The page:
God’s Word is True. The psalmist says, “I know, O Lord, that your rules are righteous.” The psalmist may not have understood all God was up to in his affliction, but he leaned on what he knew to help him deal with what he did not know. Whatever God says conforms to the perfect standard of his holy character. 

    • God’s word is true. 
    • God’s rules are righteous. 
    • God’s plans are good. 

    God’s Ways are Faithful. He says, “I know, O Lord, that your rules are righteous and that in faithfulness you have afflicted me.” Some people take issue with this statement. They believe God only gives blessings. He never gives affliction. But Job told his wife that thinking you can receive good from God and not evil is foolish. God afflicts. But God afflicts in faithfulness. Lamentations 3:22-23 says, “The steadfast love of the Lord never ceases; his mercies never come to an end; they are new every morning; great is your faithfulness.” 

    Trust the Heart of God. 

    In verse 75, the psalmist testifies about being afflicted. In verses 76-77, he does not pray to be delivered from his affliction. He prays the Lord would show him comfort and compassion in his affliction. He prayed that the one who crushed him would be the one to console him. You can trust the heart of God.  

    Look to God for Comfort. Verse 76 says, “Let your steadfast love comfort me according to your promise to your servant.” “Steadfast love” is the covenant-keeping love of God. The love of God is unending, unchanging, and unconditional. When God makes a promise, he will not go back on his word, even when we do not live up to our end of the agreement. The psalmist prayed the steadfast love of God would comfort him. 

    Why does God orchestrate the affliction of his children? It is not that we would turn away from him in bitter unbelief. It is that we would turn to him in hope-filled trust. The one who disciplines us is the one who delivers us. God comforts according to the promise of his word. God is a promise-keeper. When you have been wronged, pray with confidence that God’s heart is always in the right place toward you. And he will comfort you according to the faithful promises of his holy word. 

    Look to God for Compassion. Verse 76 is a prayer for the one who has been wronged. Verse 77 is a prayer for the one who has done wrong: “Let your mercy come to me, that I may live, for your law is my delight.” That you have been wronged does not mean you have done everything right. A sinful action does not justify a sinful reaction. The psalmist acknowledged he had not done everything right. And he prayed for the tender mercies, great compassion, and loving pity of God to intervene.

    The psalmist could not reach up or out for mercy. He prayed, “Let your mercy come to me.” This is good news: God will meet you where you are. The psalmist prayed, “Let your mercy come to me, that I may live.” I believe the phrase “that I may live” is literal. The psalmist was convinced that his affliction would kill him if God’s mercy did not come to him. Without mercy, one merely exists. By mercy life is spared, sustained, and sanctified. Charles Spurgeon wrote: “Some are said to die by the visitation of God, but we live by it.”

    Trust the Help of God. 

    A grandfather struggled with his new computer. His granddaughter came into the room and helped him figure it out. Then she showed him how to use the “Help” button. The next time, he could not figure it out, and she was not there. Prayer is the believer’s “Help” button. Trust the help of God. 

    Pray for the Ungodly. Verse 78 says, “Let the insolent be put to shame, because they have wronged me with falsehood; as for me I will meditate on your precepts.” This verse is a glimpse behind the scenes of the affliction the psalmist suffered. Without rehearsing the details, he notes the insolent have wronged him with falsehood. He suffered verbal abuse. Proud men did him wrong by spreading gossip, rumors, and slander. The psalmist responded by praying for the ungodly. He prayed that the insolent would be put to shame.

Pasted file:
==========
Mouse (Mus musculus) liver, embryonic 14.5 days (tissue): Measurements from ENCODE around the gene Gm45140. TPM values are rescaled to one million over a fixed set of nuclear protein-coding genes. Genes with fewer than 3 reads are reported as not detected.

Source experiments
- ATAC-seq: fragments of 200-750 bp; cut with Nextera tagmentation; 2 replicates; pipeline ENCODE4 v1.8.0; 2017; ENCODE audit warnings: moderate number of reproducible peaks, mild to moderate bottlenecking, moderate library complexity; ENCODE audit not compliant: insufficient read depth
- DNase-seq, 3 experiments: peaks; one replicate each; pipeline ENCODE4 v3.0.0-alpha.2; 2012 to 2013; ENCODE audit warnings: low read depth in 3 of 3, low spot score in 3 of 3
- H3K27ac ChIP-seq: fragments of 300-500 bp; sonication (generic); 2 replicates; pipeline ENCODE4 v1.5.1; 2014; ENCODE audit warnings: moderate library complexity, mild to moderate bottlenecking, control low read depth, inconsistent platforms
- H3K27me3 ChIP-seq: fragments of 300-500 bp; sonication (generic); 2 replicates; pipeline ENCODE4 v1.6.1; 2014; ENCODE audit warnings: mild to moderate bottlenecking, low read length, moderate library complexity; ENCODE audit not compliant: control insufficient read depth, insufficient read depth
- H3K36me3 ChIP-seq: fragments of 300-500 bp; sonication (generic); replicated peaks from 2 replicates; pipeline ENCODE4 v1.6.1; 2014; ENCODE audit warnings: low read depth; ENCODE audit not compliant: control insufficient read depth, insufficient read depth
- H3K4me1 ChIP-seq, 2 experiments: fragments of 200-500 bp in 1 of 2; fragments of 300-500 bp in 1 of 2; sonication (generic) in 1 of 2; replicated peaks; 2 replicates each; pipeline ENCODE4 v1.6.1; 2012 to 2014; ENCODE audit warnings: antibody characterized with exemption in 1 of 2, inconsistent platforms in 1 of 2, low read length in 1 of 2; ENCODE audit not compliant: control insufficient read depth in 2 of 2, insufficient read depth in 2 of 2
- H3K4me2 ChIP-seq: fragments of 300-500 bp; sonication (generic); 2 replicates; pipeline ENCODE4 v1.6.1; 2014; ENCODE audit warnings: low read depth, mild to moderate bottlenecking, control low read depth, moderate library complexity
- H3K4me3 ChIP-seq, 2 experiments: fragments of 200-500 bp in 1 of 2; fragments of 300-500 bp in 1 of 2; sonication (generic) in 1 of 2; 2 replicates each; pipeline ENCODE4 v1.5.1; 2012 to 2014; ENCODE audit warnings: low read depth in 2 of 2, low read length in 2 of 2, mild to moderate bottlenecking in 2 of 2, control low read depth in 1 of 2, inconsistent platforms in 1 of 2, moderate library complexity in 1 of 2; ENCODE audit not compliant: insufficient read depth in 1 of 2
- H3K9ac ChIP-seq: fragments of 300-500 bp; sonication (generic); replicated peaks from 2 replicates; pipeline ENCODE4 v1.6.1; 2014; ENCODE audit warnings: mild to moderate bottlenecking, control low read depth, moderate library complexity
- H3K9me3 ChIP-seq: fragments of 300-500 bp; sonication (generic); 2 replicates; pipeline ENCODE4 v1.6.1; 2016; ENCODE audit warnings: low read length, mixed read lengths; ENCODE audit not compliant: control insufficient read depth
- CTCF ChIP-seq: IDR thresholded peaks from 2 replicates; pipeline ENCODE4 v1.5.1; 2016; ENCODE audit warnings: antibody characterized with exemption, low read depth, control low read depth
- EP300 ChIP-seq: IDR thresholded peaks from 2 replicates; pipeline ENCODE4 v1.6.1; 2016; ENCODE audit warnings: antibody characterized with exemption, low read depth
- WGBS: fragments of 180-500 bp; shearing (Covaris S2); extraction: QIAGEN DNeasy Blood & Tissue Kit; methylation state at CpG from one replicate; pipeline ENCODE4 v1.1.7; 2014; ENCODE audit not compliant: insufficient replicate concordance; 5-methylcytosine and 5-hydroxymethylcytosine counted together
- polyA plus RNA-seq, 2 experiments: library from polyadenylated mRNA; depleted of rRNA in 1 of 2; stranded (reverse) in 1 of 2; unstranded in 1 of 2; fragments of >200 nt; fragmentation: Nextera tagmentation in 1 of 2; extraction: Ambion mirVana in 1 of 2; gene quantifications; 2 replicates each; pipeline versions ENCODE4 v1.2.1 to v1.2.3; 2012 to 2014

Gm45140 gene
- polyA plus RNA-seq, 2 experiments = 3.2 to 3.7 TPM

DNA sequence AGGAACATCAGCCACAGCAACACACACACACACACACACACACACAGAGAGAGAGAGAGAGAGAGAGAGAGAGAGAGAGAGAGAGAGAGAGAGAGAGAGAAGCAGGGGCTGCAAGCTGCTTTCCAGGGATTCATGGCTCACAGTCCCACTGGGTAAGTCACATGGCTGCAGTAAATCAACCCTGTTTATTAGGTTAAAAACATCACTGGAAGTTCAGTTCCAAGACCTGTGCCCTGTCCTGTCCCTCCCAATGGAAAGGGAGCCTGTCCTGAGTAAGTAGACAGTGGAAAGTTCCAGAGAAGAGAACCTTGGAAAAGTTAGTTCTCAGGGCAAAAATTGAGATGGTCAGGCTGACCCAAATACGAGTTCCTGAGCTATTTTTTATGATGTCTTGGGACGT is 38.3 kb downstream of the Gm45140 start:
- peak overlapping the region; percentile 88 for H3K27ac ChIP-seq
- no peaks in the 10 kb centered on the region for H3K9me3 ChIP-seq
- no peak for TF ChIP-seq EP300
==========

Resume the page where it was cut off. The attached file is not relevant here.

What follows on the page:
This is not an imprecatory prayer. He did not pray that something terrible would happen to his enemies. He prayed that they would be put to shame when their falsehoods were proven wrong. He did not pray the Lord would shut them up. He prayed the things they were saying about him would not be accurate. W. Graham Scroggie said, “We should leave the Lord to deal with the wicked.” As the psalmist was attacked by his enemies, he meditated on the word of God. The psalmist did not retaliate by fighting fire with fire. The weapons of his warfare were not of the flesh. He was armed with the sword of the Spirit – the word of God. 

    Pray for the Godly. In verse 63, the psalmist announces, “I am a companion of all who fear you, of those who keep your precepts.” In verse 79, he now prays, “Let those who fear you turn to me, that they may know your testimonies.” This prayer indicates that you can identify the godly by who they associate with. The godly tend to hang out with the godly. The psalmist did not permit the wrong he suffered from the ungodly to cause him to disassociate from people. He desired the fellowship of the godly. He describes them in two ways: They fear God and know God. It is a spiritual instinct of godly people to gravitate toward those who know and love the word of God. But he did not merely want fellowship for his own sake. He wanted to be a blessing, not just get a blessing. He wanted those who yearned to know God better to turn to him and have their holy desire fulfilled.

    • When was the last time you asked the Lord to lead godly people across your path?
    • If people get closer to you, will they also get closer to the Lord? 

    Pray for yourself. In verse 78, the psalmist prays that the insolent would be put to shame. In verse 80, he closes this stanza by praying for himself: “May my heart be blameless in your statutes, that I may not be put to shame!”This prayer of an afflicted man contains no requests for changed circumstances. In this closing verse, he prayed that the Lord would do something in his heart. That is the ultimate priority. The heart of the matter is always the matter of the heart. Proverbs 4:23 says, “Keep your heart with all vigilance, for from it flow the springs of life.” 

    The psalmist prays the Lord would make his heart blameless. This is not a prayer that he would be perfect. This is a prayer that he would be pure. It is a prayer for a blessing. Psalm 119:1 says, Blessed are those whose way is blameless, who walk in the law of the Lord!” The psalmist prayed that his heart would be blameless in God’s statutes and that he may not be put to shame. It is a shame before God, not man. The psalmist did not pray that he would get through, over, out of his affliction. He prayed that, whatever happens, he would be able to present his life to God and hear him say, “Well done, good and faithful servant.”


    H.B. Charles Jr.

    Pastor-Teacher at the Shiloh Metropolitan Baptist Church of Jacksonville and Orange Park, Florida.